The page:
Upon being classified as a tropical cyclone, the depression was in an area not favorable for significant strengthening, due to land interaction and wind shear.[10] It was tracking steadily northeastward, and as it moved closer to the coastline, the center of the depression was difficult to locate. However, the overall organization briefly improved, and in one forecast the depression was predicted to attain tropical storm status.[11] Early on June 4, convection weakened significantly, leaving the center partially exposed.[12] Continued wind shear brought most of the associated thunderstorm activity onshore southwestern Mexico while the center of the depression remained just offshore.[13] Late on June 4, the circulation accelerated away from the deep convection as it passed a short distance south of Acapulco.[14] Early on June 5, the circulation dissipated,[15] and later that night the remnants moved inland.[16]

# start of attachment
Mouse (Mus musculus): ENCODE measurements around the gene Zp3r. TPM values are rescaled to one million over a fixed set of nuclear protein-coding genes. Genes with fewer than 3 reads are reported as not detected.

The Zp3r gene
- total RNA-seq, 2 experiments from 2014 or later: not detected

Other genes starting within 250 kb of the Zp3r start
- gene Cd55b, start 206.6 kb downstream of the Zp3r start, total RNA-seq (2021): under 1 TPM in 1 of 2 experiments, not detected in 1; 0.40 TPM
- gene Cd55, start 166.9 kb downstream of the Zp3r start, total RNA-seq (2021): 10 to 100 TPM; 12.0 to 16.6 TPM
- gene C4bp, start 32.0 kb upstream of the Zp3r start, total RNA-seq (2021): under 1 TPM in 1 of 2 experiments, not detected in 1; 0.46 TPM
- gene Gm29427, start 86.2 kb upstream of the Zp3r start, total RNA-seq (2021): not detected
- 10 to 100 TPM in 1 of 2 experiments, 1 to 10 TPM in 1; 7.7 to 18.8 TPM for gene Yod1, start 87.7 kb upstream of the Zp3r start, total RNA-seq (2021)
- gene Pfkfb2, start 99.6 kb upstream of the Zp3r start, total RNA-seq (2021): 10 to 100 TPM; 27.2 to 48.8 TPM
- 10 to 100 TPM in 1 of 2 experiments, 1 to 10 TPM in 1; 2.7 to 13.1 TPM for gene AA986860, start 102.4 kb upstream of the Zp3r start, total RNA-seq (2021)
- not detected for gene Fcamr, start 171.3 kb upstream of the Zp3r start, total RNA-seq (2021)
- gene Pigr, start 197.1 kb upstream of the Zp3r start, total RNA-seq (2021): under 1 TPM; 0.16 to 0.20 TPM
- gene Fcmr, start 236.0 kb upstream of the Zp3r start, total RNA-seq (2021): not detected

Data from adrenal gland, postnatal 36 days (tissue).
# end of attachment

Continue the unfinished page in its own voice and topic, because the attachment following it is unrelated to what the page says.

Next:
Preparations and impact[edit]

Satellite image of the depression near southwestern Mexico

Due to uncertainty in whether the depression would attain tropical storm status or not,[15] the government of Mexico issued a tropical storm warning from Punta San Telmo, Michoacán to Acapulco, Guerrero.[17] Prior to affecting the coastline, the Mexican meteorological agency issued a heavy rainfall advisory, also mentioning the potential for flooding and mudslides, for the states of Jalisco, Colima, Michoacán, Guerrero, and Oaxaca.[18] Officials prepared 21 shelters in the region.[19]